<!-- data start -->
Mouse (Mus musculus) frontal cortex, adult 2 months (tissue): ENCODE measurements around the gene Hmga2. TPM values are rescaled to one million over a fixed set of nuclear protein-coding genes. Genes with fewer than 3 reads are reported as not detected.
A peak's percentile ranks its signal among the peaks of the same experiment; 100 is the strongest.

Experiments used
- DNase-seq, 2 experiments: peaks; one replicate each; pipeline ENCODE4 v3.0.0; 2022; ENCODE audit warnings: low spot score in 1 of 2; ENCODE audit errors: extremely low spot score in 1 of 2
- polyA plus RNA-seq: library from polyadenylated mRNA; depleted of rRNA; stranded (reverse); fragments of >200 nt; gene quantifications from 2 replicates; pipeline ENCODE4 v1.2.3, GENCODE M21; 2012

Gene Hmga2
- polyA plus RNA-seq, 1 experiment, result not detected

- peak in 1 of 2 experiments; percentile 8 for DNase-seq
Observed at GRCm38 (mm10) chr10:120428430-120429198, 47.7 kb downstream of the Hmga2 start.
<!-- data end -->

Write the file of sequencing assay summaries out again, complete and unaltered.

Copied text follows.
Mouse (Mus musculus) frontal cortex, adult 2 months (tissue): ENCODE measurements around the gene Hmga2. TPM values are rescaled to one million over a fixed set of nuclear protein-coding genes. Genes with fewer than 3 reads are reported as not detected.
A peak's percentile ranks its signal among the peaks of the same experiment; 100 is the strongest.

Experiments used
- DNase-seq, 2 experiments: peaks; one replicate each; pipeline ENCODE4 v3.0.0; 2022; ENCODE audit warnings: low spot score in 1 of 2; ENCODE audit errors: extremely low spot score in 1 of 2
- polyA plus RNA-seq: library from polyadenylated mRNA; depleted of rRNA; stranded (reverse); fragments of >200 nt; gene quantifications from 2 replicates; pipeline ENCODE4 v1.2.3, GENCODE M21; 2012

Gene Hmga2
- polyA plus RNA-seq, 1 experiment, result not detected

- peak in 1 of 2 experiments; percentile 8 for DNase-seq
Observed at GRCm38 (mm10) chr10:120428430-120429198, 47.7 kb downstream of the Hmga2 start.